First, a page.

A golfer in England died of cardiac arrest earlier this spring after he was struck by a bolt of lightning while clutching a golf club. A few weeks prior, a Minnesota golf course putting green was completely redesigned after a lightning bolt made a direct hit on a flag stick – the unlucky 13th hole no less.
These examples of lightning’s potential devastation should scare every golfer right off the course when thunder is heard. The flash-to-bang theory is a good rule of thumb to remember. According to the Emergency Medical Services Authority, this is the accepted method for estimating the distance of an approaching thunderstorm. The flash-to-bang theory measures the time from when you see lightning to the time you hear the associated thunder. A measure of five seconds from flash-to-bang means lightning is one mile away. Ten seconds equals two miles; 15 seconds equals three miles, etc. When the flash-to-bang count is 30 seconds or less, it’s time to seek safe shelter.
The National Weather Service recorded 39 lightning casualties in the U.S. in 2016, while to date in 2017 there have been just three deaths caused by lightning. Four percent of all lightning deaths occur on a golf course.
Though your chance of dying from a lightning strike is one in 600,000, there’s no need to tempt the gods. Safety is the first concern on a golf course. In fact, golf is the only sport that offers regulations related to lightning. The United States Golf Association Rule 6-8 allows players to discontinue play if they believe there is a danger from lightning. The USGA also makes available stickers and posters to inform players about lightning safety tips.
Lightning Myths and Facts from the National Weather Service:
Myth: If it’s not raining or there aren’t any clouds overhead, you’re safe from lightning.
Fact: Lightning often strikes several miles from the center of a thunderstorm, far outside the rain or thunderstorm cloud. In fact, “bolts from the blue” can strike as far as 25 miles out from the parent thunderstorm. That’s why it’s important to seek shelter at the first indication of a thunderstorm and stay there until 30 minutes after the last clap of thunder.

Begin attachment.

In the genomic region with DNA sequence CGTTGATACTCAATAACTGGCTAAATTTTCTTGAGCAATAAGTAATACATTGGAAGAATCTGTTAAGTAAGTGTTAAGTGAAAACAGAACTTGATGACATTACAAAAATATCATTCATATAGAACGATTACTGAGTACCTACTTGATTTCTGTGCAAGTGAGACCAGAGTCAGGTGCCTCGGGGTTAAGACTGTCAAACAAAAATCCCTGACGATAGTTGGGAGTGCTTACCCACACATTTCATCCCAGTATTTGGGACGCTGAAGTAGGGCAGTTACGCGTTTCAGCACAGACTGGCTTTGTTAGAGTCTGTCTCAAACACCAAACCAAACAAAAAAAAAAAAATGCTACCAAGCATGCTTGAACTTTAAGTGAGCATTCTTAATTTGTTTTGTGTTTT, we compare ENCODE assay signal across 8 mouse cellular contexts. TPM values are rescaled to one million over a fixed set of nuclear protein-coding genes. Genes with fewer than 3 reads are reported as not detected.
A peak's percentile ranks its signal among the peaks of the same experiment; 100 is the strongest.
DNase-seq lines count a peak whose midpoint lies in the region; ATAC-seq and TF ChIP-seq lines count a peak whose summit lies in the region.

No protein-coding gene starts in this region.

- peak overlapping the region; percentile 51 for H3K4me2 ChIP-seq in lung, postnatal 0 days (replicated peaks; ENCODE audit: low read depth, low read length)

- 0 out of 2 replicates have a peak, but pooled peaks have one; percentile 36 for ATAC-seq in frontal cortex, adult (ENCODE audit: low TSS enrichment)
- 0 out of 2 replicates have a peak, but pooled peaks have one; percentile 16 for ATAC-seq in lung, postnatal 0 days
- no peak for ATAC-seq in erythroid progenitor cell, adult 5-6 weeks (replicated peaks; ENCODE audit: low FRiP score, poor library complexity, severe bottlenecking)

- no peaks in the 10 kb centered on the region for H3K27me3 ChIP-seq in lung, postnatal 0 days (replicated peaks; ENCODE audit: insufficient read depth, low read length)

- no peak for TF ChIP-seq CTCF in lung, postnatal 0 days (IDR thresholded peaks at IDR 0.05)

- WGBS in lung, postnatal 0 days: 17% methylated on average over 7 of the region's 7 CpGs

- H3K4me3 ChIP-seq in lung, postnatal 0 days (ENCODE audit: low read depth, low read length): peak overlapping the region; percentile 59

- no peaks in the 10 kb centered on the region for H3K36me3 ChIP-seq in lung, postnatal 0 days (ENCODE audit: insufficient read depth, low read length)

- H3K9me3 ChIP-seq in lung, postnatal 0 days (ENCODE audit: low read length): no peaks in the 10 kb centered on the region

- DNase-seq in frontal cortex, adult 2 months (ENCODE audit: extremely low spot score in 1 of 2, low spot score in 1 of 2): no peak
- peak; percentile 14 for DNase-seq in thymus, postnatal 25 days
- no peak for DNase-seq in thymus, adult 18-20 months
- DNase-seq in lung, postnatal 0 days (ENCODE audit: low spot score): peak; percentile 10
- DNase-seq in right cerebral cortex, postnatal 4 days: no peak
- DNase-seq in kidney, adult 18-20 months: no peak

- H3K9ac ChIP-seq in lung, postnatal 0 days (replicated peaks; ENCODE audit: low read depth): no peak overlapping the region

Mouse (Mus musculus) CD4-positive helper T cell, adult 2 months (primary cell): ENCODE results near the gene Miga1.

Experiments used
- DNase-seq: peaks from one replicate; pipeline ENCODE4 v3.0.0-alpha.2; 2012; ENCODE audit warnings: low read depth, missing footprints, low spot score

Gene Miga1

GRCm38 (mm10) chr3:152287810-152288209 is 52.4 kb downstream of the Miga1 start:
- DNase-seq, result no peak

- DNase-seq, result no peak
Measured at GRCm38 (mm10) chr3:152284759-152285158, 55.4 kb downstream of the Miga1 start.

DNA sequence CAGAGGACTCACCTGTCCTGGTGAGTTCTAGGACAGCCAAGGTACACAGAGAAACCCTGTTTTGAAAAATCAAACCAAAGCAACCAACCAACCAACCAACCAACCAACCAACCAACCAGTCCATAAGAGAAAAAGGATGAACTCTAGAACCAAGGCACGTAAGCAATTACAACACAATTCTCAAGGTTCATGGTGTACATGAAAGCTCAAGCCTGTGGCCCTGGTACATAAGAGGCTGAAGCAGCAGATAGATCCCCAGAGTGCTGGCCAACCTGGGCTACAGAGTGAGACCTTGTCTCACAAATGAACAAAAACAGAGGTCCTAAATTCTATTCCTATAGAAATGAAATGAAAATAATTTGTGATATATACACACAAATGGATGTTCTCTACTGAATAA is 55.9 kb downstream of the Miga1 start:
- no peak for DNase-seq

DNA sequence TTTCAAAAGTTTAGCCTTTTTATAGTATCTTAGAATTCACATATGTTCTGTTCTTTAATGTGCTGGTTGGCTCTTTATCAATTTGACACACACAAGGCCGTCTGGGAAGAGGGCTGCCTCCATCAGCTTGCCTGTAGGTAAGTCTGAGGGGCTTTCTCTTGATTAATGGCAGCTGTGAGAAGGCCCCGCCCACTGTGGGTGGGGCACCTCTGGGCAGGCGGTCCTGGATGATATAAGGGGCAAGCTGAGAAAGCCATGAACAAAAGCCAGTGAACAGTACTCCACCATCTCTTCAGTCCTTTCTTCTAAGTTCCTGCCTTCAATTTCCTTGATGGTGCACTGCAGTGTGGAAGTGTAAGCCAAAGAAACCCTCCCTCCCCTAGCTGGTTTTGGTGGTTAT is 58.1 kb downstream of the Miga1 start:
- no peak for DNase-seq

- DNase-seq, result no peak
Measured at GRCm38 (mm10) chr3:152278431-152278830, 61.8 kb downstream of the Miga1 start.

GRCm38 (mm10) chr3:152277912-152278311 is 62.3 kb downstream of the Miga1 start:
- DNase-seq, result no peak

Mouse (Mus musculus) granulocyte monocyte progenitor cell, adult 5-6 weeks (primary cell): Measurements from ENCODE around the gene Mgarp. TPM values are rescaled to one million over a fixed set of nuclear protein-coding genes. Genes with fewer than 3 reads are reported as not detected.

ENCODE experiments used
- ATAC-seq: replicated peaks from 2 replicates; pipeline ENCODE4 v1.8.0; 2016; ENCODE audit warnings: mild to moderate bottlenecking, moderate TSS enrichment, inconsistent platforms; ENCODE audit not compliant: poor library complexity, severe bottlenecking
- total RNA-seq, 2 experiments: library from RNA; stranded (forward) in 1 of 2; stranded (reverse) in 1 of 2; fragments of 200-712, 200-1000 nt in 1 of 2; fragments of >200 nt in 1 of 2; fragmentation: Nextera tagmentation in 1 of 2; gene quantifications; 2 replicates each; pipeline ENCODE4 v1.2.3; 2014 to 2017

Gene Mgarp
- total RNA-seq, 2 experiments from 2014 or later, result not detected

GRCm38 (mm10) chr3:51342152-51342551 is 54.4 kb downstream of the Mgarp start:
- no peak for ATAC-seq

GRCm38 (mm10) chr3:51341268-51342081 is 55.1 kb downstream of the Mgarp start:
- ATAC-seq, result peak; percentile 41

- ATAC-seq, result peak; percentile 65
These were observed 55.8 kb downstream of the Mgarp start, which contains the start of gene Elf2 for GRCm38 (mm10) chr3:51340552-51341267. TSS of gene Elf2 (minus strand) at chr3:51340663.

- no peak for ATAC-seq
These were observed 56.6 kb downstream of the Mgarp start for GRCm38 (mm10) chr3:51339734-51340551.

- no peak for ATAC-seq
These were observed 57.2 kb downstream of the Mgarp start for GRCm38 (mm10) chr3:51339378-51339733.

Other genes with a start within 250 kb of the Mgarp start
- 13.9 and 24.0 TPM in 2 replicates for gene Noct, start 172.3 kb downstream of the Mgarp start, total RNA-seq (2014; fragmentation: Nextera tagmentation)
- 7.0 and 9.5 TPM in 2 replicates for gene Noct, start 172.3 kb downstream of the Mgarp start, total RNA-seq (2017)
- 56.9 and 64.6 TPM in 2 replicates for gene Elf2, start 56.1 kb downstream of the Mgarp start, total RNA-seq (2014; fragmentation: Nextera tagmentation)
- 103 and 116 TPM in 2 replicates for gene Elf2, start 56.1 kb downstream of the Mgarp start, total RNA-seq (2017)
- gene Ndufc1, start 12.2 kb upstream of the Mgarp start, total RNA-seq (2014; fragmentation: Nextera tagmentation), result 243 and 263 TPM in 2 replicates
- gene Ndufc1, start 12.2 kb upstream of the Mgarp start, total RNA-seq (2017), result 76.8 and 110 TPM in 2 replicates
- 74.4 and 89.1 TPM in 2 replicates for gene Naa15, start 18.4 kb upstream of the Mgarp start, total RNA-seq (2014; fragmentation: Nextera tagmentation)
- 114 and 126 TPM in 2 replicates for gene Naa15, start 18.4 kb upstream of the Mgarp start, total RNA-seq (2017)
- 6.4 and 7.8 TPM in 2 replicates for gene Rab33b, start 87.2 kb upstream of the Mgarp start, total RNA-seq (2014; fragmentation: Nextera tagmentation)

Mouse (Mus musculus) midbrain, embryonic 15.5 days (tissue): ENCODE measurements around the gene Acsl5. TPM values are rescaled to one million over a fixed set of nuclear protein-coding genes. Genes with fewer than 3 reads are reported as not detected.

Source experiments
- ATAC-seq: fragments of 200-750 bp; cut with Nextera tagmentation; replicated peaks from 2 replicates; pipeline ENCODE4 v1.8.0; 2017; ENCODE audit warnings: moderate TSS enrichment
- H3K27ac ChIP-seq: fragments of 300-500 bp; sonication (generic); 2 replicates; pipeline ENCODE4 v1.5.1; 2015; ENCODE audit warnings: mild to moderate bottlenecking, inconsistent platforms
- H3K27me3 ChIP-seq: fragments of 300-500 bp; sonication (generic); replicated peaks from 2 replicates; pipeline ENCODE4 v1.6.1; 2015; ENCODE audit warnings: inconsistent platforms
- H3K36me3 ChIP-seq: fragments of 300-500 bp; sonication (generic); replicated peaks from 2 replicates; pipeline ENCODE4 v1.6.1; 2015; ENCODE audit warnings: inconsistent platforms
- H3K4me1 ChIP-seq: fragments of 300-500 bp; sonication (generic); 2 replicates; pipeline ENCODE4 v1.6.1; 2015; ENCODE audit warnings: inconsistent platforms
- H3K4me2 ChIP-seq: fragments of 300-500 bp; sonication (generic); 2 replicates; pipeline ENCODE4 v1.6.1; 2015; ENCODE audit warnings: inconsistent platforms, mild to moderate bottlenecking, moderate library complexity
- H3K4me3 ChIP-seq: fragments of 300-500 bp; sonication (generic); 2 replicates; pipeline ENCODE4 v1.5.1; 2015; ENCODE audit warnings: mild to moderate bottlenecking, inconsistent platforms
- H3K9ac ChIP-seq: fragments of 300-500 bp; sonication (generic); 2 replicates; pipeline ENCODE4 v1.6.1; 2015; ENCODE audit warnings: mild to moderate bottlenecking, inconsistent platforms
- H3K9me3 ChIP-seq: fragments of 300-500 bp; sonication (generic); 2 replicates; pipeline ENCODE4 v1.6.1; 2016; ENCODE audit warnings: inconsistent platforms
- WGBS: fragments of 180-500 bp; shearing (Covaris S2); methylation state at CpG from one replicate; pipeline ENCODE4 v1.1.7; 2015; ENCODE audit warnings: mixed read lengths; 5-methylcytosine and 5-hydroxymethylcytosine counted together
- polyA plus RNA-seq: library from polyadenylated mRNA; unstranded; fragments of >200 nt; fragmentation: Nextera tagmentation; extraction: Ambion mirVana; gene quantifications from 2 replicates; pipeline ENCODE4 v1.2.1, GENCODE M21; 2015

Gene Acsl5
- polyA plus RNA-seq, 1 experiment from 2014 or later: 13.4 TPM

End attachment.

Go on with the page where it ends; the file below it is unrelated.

Myth: If caught outside during a thunderstorm, you should seek shelter under a tree.
Fact: Seeking shelter under a tree is one of the leading causes of lightning-related fatalities. Remember, no place outside is safe when thunderstorms are in the area. If you are caught outside in a thunderstorm, keep moving toward a safe shelter.
Lightning awareness guidelines from the National Lightning Safety Institute:
• When you hear thunder, lightning is near!
• Immediately head indoors. Seek a large permanent building, or fully enclosed metal vehicle (cars, vans, or pickup trucks), or head to the lowest elevation in the immediate area.
• Avoid the following: Tall objects (like trees and poles), large open areas or wet areas, elevated areas (hilltops), small sun or rain shelters, and all metal objects like golf clubs, golf carts, fences, metal spikes, and the use of cell phones.
• If sudden close-in lightning doesn’t permit immediate evacuation to a safer place, spread out from your group at least 15 feet apart, squat down, tuck your head, and cover your ears. Head for safety once immediate dangers have ceased.